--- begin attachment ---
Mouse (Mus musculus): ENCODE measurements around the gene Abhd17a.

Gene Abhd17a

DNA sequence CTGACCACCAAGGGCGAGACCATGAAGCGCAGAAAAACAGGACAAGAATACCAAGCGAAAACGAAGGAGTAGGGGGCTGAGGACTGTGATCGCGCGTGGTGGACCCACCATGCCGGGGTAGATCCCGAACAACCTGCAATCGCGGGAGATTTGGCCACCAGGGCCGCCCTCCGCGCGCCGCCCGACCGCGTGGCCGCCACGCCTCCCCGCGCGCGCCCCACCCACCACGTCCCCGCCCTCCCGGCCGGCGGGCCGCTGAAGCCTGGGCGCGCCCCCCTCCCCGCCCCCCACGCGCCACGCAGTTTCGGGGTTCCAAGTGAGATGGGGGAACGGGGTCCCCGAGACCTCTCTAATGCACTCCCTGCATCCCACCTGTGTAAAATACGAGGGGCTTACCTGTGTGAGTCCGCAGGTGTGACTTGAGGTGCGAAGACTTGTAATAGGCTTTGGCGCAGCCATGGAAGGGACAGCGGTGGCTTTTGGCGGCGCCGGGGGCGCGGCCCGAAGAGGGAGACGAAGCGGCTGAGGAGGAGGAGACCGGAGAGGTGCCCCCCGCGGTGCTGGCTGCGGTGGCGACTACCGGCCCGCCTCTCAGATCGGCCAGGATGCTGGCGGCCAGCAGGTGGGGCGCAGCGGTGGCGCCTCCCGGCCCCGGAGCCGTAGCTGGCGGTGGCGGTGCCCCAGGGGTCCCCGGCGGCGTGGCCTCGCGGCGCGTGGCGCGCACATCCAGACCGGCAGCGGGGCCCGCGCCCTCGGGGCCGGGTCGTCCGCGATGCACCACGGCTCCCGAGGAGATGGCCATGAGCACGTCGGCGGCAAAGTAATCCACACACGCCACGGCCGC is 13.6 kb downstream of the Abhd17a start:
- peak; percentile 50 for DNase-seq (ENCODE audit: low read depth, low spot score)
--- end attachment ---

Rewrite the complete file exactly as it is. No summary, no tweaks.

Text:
Mouse (Mus musculus): ENCODE measurements around the gene Abhd17a.

Gene Abhd17a

DNA sequence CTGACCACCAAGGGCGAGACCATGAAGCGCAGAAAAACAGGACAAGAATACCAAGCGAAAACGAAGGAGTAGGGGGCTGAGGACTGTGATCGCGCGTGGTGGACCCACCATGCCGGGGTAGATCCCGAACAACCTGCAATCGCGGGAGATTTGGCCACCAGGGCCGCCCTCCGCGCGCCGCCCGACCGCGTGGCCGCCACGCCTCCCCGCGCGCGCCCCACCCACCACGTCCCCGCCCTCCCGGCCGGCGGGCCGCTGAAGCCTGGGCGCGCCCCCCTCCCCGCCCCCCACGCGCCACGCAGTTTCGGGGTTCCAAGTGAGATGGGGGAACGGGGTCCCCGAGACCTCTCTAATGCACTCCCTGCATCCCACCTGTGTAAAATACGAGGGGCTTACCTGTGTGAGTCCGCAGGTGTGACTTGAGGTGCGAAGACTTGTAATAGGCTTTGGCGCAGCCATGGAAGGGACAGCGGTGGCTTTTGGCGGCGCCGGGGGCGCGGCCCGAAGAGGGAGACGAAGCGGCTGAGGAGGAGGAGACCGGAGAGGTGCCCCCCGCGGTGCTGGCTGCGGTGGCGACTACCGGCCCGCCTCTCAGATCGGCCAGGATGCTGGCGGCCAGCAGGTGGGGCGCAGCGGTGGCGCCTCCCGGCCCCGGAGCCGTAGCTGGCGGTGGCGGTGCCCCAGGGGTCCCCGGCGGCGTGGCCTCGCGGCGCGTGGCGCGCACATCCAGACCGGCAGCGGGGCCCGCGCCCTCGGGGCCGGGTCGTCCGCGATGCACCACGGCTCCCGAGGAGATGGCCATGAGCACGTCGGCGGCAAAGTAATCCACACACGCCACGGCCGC is 13.6 kb downstream of the Abhd17a start:
- peak; percentile 50 for DNase-seq (ENCODE audit: low read depth, low spot score)